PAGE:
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Book
xi, 186 p. ; 23 cm.
  • The state of Rhode Island
  • The gentlemen of the bar
  • Order in the court
  • Grand jury charges
  • The cases.
This title highlights role of district and circuit courts in establishing and maintaining national supremacy. In this original study, Kurt Graham sheds light on both an understudied institution and an underappreciated period in our nation's judicial history with an examination of the federal judiciary - the district and circuit courts - during the early national period. Using Rhode Island as a case study, Graham argues that the federal judicial system exerted a significant nationalizing influence on the citizens and states of the new American nation. Graham illustrates how the federal judiciary brought a federal presence and national authority to bear in Rhode Island, a state that had resisted federal union longer than any other. Rhode Island represents an ideal example: in part because of its initial resistance to federal union - a condition that made the national presence more conspicuous - and in part because of its heavy involvement in commerce. The national government's income came from customs duties, which gave Rhode Island and the federal courts there a significance they otherwise might not have had. The federal courts in Rhode Island highlight both the localized nature of national authority and the relative strength of the national government from its inception. The district and circuit courts have lived in the shadow of the U.S. Supreme Court and have been considered 'inferior' courts in every sense. Beginning with Charles Warren's groundbreaking 1922 work, "The Supreme Court in United States History", legal historians have focused on the significance of the Supreme Court, its decisions, and its justices. Because of this focus, the role of the lower courts - which is where most of the federal judicial activity took place in the early republic - has gone virtually unexplored. Graham contends that the lower federal courts were instrumental in establishing and maintaining national supremacy and in steadily enhancing the power of the national government. Legal historians and scholars of the early republic will appreciate this insightful book that opens a window into an often overlooked aspect of U.S. history.
(source: Nielsen Book Data)9780875804149 20160603
Green Library
Book
xi, 186 p. ; 23 cm.
  • The state of Rhode Island
  • The gentlemen of the bar
  • Order in the court
  • Grand jury charges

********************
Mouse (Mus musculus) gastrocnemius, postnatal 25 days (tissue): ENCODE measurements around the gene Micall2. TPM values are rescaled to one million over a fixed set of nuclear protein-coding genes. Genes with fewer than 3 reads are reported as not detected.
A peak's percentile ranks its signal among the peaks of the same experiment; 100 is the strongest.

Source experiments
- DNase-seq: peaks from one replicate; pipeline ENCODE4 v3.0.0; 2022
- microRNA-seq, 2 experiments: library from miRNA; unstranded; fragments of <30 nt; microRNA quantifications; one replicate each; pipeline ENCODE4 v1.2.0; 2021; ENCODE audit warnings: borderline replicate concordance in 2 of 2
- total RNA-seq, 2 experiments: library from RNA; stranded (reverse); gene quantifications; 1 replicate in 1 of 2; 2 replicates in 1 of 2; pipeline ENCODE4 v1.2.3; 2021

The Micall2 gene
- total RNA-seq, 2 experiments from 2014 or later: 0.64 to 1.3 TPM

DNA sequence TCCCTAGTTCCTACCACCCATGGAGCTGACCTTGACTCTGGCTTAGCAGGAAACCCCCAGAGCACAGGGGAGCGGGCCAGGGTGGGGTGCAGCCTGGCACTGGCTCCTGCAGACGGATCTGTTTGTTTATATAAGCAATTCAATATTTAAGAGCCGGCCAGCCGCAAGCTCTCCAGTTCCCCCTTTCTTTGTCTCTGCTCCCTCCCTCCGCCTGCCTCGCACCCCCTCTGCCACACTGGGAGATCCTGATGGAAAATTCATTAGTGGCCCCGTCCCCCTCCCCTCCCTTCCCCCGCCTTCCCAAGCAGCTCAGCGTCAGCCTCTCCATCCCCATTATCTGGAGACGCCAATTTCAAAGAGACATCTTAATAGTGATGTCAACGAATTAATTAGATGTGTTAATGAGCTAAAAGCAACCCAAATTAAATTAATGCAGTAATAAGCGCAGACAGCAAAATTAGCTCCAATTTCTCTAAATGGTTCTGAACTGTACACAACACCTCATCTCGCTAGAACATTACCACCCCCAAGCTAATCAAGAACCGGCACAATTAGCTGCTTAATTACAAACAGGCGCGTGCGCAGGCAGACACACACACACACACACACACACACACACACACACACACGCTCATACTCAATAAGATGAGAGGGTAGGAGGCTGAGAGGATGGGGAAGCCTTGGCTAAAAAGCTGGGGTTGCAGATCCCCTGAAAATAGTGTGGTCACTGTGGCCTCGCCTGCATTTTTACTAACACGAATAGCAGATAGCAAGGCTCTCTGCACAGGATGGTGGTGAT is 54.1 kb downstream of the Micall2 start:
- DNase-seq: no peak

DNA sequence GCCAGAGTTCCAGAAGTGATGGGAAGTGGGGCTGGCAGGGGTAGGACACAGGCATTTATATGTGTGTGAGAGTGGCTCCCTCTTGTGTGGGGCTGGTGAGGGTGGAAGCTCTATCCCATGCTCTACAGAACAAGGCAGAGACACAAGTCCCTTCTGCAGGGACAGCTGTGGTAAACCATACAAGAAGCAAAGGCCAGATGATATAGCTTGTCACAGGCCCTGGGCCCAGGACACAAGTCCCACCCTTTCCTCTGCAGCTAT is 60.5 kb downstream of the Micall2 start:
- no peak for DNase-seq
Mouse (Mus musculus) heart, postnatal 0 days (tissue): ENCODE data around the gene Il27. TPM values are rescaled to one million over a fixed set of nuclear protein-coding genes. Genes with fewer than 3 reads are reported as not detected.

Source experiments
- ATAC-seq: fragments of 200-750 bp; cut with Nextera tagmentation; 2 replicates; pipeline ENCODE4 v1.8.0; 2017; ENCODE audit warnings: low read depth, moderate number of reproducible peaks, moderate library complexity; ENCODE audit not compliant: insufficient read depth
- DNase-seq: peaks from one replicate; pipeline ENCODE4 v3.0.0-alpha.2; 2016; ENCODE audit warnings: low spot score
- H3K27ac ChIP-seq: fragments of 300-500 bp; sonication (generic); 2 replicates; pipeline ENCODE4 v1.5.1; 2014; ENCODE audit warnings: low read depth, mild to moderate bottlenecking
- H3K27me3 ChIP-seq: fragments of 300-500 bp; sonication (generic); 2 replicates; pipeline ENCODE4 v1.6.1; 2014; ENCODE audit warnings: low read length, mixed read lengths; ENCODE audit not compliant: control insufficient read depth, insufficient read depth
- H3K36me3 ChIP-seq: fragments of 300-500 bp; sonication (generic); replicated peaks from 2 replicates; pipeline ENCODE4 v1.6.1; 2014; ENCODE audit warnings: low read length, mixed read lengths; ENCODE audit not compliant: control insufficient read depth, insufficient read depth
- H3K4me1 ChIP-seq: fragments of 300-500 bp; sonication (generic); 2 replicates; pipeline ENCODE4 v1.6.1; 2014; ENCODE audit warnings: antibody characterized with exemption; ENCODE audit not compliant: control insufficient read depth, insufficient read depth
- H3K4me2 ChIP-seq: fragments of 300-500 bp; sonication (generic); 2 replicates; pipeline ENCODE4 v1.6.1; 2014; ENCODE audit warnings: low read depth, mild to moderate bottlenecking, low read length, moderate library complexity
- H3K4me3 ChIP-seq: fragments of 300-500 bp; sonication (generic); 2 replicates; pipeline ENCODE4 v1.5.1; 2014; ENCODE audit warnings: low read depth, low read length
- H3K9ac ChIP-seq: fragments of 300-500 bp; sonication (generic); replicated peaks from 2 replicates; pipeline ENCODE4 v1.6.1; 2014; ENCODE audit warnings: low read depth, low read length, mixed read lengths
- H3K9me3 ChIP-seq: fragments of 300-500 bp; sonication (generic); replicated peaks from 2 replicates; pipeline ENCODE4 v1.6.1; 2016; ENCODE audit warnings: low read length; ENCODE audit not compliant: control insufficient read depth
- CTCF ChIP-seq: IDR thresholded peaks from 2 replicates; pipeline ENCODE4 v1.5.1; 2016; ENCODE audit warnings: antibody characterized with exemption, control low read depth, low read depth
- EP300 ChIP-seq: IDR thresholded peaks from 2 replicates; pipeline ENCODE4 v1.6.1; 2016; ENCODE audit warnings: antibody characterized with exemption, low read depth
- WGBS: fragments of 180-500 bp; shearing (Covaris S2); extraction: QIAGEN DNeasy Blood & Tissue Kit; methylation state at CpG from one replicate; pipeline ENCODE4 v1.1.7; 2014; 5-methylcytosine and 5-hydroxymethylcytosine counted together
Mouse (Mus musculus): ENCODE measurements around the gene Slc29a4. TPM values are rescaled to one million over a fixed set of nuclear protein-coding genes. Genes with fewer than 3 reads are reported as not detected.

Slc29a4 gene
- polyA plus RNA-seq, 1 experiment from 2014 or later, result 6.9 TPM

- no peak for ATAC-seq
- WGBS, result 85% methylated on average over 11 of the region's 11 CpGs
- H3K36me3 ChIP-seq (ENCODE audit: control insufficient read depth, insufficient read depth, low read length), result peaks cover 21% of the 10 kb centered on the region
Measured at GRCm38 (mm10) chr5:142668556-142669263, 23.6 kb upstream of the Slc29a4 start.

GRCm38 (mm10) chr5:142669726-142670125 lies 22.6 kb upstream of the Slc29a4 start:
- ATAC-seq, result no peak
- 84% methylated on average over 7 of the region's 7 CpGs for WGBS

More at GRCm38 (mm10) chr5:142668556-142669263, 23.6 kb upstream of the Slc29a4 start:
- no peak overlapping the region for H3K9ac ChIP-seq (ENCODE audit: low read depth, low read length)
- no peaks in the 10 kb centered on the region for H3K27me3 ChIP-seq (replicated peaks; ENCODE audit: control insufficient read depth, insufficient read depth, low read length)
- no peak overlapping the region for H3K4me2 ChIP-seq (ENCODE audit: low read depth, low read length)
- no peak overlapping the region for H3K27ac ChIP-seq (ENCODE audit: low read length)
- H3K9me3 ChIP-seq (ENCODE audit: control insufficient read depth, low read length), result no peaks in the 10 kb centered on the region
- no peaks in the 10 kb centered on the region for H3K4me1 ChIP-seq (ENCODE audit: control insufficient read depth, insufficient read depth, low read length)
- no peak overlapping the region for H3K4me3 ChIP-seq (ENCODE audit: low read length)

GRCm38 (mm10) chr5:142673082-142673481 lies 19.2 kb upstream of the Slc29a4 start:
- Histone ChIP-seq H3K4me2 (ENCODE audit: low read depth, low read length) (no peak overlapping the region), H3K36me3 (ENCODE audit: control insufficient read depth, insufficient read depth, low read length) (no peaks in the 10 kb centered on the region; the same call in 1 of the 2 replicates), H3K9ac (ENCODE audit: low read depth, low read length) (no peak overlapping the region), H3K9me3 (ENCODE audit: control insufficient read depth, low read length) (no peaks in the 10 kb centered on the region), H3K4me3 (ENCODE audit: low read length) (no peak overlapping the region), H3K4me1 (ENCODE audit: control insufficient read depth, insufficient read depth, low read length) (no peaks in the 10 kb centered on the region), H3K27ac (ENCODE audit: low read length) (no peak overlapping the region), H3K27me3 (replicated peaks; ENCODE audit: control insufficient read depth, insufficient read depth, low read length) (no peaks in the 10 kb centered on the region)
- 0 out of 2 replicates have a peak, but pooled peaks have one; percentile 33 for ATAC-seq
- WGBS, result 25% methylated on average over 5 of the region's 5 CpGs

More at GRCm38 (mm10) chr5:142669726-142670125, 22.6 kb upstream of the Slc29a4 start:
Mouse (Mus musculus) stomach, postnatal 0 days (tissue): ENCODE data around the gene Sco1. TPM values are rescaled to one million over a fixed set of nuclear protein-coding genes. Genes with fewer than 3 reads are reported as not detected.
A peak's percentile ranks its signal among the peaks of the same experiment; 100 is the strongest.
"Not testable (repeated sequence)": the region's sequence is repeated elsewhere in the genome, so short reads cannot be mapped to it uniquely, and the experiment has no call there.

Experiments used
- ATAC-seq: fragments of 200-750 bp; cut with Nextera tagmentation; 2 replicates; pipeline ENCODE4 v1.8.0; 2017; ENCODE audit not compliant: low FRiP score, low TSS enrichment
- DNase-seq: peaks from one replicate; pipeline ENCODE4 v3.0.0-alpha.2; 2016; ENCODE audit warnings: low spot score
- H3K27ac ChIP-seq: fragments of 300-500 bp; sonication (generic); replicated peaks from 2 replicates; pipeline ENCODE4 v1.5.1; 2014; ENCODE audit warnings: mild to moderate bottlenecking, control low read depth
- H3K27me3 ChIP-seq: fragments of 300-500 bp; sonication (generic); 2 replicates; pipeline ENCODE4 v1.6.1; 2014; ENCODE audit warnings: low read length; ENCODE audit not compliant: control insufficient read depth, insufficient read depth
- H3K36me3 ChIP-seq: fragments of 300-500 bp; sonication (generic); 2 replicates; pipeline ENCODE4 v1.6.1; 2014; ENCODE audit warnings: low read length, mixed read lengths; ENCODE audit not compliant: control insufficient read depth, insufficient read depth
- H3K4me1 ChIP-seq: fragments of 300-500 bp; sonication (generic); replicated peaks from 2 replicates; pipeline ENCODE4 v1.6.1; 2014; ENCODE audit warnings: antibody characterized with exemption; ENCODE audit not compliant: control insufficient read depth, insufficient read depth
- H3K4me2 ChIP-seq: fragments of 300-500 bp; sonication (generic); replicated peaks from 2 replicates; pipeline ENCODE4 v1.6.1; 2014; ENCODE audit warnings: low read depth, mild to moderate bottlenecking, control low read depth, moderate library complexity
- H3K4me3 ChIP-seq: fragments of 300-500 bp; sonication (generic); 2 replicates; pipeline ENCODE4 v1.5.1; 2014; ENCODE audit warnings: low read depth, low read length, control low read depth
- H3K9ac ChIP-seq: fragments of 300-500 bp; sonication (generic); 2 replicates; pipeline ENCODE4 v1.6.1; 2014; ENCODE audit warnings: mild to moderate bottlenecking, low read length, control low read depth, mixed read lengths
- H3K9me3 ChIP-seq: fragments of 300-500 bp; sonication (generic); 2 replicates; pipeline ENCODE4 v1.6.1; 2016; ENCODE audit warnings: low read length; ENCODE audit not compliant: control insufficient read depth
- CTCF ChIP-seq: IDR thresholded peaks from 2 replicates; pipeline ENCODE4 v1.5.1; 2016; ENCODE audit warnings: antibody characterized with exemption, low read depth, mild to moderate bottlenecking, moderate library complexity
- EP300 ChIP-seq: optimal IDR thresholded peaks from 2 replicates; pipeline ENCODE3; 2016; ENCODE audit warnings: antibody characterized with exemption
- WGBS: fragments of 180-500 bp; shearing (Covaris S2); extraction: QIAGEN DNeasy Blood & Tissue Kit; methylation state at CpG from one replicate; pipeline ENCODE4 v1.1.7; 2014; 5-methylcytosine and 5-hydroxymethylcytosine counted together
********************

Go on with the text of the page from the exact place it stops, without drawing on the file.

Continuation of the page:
• The cases.
This title highlights role of district and circuit courts in establishing and maintaining national supremacy. In this original study, Kurt Graham sheds light on both an understudied institution and an underappreciated period in our nation's judicial history with an examination of the federal judiciary - the district and circuit courts - during the early national period. Using Rhode Island as a case study, Graham argues that the federal judicial system exerted a significant nationalizing influence on the citizens and states of the new American nation. Graham illustrates how the federal judiciary brought a federal presence and national authority to bear in Rhode Island, a state that had resisted federal union longer than any other. Rhode Island represents an ideal example: in part because of its initial resistance to federal union - a condition that made the national presence more conspicuous - and in part because of its heavy involvement in commerce. The national government's income came from customs duties, which gave Rhode Island and the federal courts there a significance they otherwise might not have had. The federal courts in Rhode Island highlight both the localized nature of national authority and the relative strength of the national government from its inception. The district and circuit courts have lived in the shadow of the U.S. Supreme Court and have been considered 'inferior' courts in every sense. Beginning with Charles Warren's groundbreaking 1922 work, "The Supreme Court in United States History", legal historians have focused on the significance of the Supreme Court, its decisions, and its justices. Because of this focus, the role of the lower courts - which is where most of the federal judicial activity took place in the early republic - has gone virtually unexplored. Graham contends that the lower federal courts were instrumental in establishing and maintaining national supremacy and in steadily enhancing the power of the national government. Legal historians and scholars of the early republic will appreciate this insightful book that opens a window into an often overlooked aspect of U.S. history.
(source: Nielsen Book Data)9780875804149 20160603
Law Library (Crown)
Book
xvi, 333 p. ; 24 cm.
Outlines the historical evolution of the Rhode Island Constitution.
(source: Nielsen Book Data)9780275983321 20160528
Law Library (Crown)
Book
280 p. in various pagings ; 28 cm.
Law Library (Crown)

5. Annual report [1997 - ]

Journal/Periodical
v. ; 28 cm.
Law Library (Crown)
Book
217 p. ; 24 cm.
SAL3 (off-campus storage)
Book
1 v. (various pagings) : forms ; 28 cm.
Law Library (Crown)

8. Status report ... [1986 - 1995]

Journal/Periodical
5 v. ; 28 cm.
Law Library (Crown)
Book
v, 21 p. ; 28 cm.
SAL3 (off-campus storage)
Book
xvi, 433 p. : ill. ; 22 cm.
Law Library (Crown)
Book
595 p. ; 25 cm.
SAL3 (off-campus storage)
Book
159 p. ; 25 cm.
Law Library (Crown)
Journal/Periodical
v. ; 24 cm.
Law Library (Crown)
Book
vi, 96 p. 23 cm.
Law Library (Crown)

15. Annual report [1968 - 1979]

Journal/Periodical
7 v. ; 23-28 cm.
Law Library (Crown)
Book
76 p. illus., maps, 23 cm.
Law Library (Crown)
Book
viii, 98 p. 21 cm.
SAL3 (off-campus storage)

18. Annual report [ - 1967]

Journal/Periodical
v. ; 23-28 cm.
Law Library (Crown)
Book
41 p. 29 cm.
Law Library (Crown)

20. Report [1963]

Book
22 leaves ; 28 cm.
Law Library (Crown)